The Nine Best Sesame Street Guest Appearances The Nine Best Sesame Street Guest Appearances
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Last week's controversy about Katy Perry's Sesame Street guest appearance reminded us that the show has a long history of working with celebrities. And while cleavage isn't exactly what they're looking for, Sesame Street's producers have always embraced clever adult humor. We dug through the archives to find some of the smartest, funniest, and strangest celebrity appearances in Sesame Street history, from Richard Pryor to Ricky Gervais.
In this segment, Johnny Cash drops by Oscar the Grouch's trash can to sing him a song about a guy named "Nasty Dan" and his unpleasant family. Two famously saturnine characters, one a music legend and the other a monster, tackle the darker sides of human nature in a way kids can understand.
You may not even need Muppets when Little Richard is on the set. In this segment, he sings the Rubber Duckie Song, fully clothed, in a bubble bath, without the slightest hint of irony. It makes for one hell of a show, and Hoots the owl is totally upstaged. Kudos to Sesame Street for introducing kids to the self-proclaimed "architect of rock and roll," even if he seems a little crazy.
If you grew up in the 1980s, chances are good you have Lily Tomlin's Edith Ann character forever seared in your memory. There was something powerfully compelling about this woman-child and her desultory tale about a sandwich. We don't know what this taught kids, exactly, but it was a story about making a mess that a five-year-old could relate to. (As an adult, watching this is more like sitting in on a regression therapy session.)
Richard Pryor was invited onto Sesame Street a few times, and was allowed, it seems, to go off book. In this spot, he provides a sort of improvised narrative structure to the alphabet. Sesame Street isn't afraid to pick celebrity guests who are a little edgy in their other work, and sometimes it bleeds over.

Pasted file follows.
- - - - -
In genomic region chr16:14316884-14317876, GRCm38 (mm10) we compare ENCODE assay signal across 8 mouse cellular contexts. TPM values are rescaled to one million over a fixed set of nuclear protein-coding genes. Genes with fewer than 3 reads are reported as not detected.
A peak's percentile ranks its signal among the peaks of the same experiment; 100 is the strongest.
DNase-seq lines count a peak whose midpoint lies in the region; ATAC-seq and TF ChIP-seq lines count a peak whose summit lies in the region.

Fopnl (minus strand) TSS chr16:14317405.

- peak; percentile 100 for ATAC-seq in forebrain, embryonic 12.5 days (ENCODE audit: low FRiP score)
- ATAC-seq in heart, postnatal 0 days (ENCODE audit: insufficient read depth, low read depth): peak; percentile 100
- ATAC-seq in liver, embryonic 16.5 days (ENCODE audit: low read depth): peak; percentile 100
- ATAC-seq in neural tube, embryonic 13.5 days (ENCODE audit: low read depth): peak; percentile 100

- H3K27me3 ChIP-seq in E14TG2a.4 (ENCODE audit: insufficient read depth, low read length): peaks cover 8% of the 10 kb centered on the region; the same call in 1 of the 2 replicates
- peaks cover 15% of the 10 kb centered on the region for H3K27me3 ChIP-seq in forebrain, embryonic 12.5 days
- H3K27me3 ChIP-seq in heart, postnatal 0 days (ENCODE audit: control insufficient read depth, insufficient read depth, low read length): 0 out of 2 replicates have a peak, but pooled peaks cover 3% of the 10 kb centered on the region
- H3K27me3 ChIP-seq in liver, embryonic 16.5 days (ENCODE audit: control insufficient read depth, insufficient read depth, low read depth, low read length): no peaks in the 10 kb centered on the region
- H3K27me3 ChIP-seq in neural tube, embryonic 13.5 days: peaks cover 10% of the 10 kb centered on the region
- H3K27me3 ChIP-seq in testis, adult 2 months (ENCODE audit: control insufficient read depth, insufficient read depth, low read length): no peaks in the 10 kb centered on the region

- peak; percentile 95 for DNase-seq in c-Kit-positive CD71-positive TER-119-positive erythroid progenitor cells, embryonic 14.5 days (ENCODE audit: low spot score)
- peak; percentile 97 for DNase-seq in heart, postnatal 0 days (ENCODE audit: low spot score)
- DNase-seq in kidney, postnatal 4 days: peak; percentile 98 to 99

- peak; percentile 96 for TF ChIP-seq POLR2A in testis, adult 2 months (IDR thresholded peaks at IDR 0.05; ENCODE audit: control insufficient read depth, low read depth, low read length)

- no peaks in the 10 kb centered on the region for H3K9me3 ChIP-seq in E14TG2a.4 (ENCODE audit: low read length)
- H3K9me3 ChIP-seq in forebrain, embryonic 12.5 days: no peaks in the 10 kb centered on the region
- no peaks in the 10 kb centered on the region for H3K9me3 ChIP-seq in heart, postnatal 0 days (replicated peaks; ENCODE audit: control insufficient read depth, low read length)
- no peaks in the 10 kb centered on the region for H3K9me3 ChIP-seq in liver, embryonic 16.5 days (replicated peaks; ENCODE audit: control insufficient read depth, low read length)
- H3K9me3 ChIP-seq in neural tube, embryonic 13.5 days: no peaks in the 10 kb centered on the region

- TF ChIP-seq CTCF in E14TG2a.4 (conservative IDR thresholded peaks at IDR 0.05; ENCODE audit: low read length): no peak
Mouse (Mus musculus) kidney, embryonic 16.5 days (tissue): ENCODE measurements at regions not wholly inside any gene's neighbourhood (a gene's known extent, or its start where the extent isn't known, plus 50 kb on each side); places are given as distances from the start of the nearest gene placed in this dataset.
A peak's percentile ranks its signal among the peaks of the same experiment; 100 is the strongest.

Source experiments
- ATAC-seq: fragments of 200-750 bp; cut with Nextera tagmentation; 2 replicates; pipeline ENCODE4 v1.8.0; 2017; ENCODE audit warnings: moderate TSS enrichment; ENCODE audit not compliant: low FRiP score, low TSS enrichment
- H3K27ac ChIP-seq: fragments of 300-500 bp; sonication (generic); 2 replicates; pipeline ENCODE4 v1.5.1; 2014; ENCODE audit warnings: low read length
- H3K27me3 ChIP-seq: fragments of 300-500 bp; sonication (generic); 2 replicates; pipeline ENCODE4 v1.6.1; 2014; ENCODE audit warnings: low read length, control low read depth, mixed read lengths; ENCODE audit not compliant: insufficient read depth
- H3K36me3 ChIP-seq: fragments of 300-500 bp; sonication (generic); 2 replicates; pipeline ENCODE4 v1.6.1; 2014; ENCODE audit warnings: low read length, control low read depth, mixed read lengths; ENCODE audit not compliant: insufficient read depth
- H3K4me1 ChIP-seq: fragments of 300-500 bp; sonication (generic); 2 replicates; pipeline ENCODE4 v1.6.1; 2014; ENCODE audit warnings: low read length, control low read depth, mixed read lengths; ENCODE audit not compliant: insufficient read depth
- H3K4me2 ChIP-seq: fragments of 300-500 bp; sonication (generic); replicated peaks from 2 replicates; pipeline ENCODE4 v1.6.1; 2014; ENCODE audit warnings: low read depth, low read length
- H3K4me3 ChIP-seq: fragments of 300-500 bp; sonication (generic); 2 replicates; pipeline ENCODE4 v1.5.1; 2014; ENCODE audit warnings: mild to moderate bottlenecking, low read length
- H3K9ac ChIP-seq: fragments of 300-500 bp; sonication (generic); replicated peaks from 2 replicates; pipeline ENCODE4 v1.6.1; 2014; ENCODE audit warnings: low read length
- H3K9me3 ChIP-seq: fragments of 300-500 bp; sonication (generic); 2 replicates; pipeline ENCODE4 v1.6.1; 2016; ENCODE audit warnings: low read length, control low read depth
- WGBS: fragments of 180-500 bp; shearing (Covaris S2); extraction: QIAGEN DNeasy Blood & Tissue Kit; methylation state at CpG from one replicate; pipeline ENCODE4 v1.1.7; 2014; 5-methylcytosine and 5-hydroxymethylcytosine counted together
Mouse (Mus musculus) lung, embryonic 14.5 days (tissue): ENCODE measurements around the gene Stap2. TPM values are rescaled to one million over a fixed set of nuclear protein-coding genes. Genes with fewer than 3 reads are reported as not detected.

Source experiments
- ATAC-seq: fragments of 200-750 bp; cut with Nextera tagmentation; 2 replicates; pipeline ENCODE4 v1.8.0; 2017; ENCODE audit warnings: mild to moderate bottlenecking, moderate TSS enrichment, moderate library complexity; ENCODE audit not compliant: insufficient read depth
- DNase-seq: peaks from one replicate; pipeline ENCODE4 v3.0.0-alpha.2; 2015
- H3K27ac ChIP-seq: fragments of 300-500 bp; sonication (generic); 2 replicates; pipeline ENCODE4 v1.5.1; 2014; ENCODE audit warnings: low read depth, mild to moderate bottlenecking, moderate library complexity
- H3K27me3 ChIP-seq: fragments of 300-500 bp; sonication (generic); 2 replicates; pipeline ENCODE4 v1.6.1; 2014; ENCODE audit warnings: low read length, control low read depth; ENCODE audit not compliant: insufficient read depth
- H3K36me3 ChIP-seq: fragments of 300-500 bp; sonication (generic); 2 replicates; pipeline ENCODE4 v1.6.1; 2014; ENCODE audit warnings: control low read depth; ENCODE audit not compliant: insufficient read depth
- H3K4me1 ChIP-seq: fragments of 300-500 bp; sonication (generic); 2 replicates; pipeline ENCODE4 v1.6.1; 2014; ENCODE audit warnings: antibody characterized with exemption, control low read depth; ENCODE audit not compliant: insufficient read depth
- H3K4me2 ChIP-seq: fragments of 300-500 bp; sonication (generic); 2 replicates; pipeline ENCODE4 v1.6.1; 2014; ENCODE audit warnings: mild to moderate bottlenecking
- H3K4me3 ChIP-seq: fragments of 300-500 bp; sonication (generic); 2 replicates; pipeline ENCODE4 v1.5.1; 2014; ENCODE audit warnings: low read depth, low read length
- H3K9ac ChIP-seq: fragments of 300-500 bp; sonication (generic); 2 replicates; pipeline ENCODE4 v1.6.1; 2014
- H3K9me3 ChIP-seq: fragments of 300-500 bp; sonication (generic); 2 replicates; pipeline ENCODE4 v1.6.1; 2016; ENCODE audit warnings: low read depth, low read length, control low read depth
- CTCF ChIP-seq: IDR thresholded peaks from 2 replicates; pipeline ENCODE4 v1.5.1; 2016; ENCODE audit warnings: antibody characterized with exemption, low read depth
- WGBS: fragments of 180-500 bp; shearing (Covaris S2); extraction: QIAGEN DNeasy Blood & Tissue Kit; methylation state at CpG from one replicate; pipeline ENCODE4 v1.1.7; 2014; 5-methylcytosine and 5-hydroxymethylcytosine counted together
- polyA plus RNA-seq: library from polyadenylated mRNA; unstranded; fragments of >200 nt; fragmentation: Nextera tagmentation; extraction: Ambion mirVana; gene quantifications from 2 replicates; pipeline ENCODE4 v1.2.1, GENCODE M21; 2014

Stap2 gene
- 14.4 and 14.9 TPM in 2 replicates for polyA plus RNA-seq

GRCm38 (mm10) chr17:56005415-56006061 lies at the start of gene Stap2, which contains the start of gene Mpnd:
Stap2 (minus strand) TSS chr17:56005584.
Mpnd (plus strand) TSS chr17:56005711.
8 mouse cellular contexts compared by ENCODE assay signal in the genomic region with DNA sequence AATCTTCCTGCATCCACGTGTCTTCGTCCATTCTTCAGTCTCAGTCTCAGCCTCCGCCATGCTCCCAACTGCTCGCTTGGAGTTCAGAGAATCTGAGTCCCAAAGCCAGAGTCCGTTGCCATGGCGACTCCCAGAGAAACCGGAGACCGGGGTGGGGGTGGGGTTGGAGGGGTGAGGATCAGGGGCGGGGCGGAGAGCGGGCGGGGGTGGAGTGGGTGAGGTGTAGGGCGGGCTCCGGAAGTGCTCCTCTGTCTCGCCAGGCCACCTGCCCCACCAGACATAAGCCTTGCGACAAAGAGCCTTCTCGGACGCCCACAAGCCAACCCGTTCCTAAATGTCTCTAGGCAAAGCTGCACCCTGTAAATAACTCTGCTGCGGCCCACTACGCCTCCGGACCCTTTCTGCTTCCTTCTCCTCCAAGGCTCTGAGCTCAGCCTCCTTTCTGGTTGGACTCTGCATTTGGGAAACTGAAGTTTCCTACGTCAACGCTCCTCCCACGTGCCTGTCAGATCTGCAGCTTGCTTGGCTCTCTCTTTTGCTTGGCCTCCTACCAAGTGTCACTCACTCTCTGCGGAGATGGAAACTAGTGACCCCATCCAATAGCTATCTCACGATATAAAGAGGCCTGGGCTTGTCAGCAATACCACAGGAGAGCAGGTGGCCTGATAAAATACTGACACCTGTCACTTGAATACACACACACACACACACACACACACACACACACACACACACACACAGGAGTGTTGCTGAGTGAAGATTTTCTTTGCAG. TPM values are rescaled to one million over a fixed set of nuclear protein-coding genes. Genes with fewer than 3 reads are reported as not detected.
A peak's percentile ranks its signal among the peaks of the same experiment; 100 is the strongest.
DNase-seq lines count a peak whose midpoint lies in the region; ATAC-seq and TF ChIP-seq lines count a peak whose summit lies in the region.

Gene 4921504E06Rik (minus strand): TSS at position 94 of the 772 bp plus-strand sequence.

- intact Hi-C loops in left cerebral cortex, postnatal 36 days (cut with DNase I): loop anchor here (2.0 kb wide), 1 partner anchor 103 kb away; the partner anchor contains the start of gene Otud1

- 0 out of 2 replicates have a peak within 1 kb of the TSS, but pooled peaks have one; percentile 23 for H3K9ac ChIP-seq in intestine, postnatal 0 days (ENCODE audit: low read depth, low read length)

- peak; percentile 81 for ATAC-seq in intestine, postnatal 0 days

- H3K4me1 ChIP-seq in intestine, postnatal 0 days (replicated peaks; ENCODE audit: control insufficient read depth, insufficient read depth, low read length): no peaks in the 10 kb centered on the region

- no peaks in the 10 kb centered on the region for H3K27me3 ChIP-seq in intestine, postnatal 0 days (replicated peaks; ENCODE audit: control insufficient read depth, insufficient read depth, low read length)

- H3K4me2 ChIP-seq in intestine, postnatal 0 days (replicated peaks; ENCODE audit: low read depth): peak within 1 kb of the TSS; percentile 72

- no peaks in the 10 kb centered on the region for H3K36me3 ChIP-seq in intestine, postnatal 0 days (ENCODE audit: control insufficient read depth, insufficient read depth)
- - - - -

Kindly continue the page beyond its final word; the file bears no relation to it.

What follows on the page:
Ricky Gervais and Elmo have incredible chemistry on screen. It's as if they spent years together at Second City before they each became famous, and, as an adult, it's really fun to watch. We assume the kids enjoy this too. Even if Ricky's sensitivity about his celebrity status is over their heads, they can understand it's hard to sleep when he's shouting at you.
This outtake of Ricky Gervais and Elmo being interviewed together isn't technically a Sesame Street appearance, but it's amazing to watch them riffing this way. It's proof positive that there's a special chemistry between Elmo and Gervais—and that the people behind the show's puppets are quick wits.
Paul Simon's performance of "Me and Julio" on the classic Sesame Street stoop is a gem from an earlier era of media. The sheer innocence of this clip—in the production values; the lack of scripting; the awesome, spontaneous singing and dancing—is a big part of what makes Sesame Street so great in general.
Because Adam Sandler's comedic songs are generally pretty ridiculous, he happens to fit right in as a musical guest on Sesame Street without changing his routine all that much. This song about Elmo isn't dirty, of course, but it's probably just as funny as most of Sandler's other work, and viewers of all ages can appreciate the silliness.
Patrick's Stewart's "Soliloquy on B" makes the list both for its impassioned performance and because it exemplifies one of Sesame Street's best characteristics: the ability to be clever for adults and compelling and educational for kids all at once. See also: Patrick Stewart's "Make It So, Number One!"
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